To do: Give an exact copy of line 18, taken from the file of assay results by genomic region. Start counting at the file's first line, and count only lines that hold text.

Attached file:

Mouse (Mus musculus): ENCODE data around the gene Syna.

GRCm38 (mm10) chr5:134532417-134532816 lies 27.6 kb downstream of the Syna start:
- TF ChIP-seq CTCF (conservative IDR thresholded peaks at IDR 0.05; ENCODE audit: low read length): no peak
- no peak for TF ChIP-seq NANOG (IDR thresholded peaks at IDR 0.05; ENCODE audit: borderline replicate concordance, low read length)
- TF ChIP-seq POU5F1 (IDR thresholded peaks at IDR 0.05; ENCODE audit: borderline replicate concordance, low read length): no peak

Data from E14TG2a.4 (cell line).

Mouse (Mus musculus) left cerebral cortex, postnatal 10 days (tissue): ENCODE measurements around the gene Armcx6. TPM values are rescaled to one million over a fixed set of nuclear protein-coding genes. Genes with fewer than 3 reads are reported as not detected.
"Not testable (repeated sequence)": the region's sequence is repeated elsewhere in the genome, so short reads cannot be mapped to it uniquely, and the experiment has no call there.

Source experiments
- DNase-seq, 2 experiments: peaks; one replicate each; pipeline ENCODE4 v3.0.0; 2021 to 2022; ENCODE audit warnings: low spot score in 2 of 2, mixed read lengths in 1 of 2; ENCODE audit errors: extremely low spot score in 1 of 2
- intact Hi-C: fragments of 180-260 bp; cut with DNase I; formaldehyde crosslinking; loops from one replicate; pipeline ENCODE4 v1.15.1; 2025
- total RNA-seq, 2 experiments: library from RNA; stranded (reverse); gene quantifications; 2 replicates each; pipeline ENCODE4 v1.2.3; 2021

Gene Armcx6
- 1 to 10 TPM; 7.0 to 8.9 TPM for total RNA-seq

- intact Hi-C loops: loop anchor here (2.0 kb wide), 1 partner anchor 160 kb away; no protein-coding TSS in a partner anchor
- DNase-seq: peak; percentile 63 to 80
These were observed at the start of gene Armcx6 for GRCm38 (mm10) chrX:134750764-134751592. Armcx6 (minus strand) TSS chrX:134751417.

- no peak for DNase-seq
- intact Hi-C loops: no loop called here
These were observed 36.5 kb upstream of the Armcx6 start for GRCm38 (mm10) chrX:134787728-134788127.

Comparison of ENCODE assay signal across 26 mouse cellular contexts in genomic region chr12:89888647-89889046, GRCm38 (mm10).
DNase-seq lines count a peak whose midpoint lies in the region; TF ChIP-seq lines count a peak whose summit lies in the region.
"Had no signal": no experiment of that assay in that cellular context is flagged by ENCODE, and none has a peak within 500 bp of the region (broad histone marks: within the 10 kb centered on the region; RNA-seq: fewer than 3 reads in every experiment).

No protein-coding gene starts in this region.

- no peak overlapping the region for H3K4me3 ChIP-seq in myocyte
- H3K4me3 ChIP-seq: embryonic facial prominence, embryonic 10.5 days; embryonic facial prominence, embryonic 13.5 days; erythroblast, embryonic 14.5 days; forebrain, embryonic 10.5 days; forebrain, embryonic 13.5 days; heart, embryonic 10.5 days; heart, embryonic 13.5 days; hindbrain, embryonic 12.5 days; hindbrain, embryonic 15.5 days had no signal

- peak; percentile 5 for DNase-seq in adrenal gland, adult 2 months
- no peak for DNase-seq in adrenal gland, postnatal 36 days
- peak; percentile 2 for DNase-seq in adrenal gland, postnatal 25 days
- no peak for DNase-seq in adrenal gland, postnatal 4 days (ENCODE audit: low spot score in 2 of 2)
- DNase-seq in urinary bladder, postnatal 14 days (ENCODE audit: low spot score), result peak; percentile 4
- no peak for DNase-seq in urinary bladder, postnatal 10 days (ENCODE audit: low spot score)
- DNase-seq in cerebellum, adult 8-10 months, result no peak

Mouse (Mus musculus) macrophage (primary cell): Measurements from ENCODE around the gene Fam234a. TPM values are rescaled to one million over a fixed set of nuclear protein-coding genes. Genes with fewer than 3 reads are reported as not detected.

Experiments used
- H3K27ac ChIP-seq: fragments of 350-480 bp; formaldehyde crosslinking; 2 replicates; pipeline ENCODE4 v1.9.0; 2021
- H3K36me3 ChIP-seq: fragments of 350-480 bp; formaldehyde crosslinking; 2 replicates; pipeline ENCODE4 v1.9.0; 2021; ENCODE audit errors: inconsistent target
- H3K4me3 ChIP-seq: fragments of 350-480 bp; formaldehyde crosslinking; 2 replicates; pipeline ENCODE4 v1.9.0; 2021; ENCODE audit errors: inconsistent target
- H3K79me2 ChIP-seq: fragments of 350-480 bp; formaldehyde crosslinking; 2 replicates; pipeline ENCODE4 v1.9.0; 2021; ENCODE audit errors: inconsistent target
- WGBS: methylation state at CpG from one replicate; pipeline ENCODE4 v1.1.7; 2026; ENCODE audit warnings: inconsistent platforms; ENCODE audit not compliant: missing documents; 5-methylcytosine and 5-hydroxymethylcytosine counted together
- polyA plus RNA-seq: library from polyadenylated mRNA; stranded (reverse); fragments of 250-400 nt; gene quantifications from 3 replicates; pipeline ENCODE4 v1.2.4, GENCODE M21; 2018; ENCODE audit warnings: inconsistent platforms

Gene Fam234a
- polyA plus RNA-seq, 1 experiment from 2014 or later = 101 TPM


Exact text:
- no peak for DNase-seq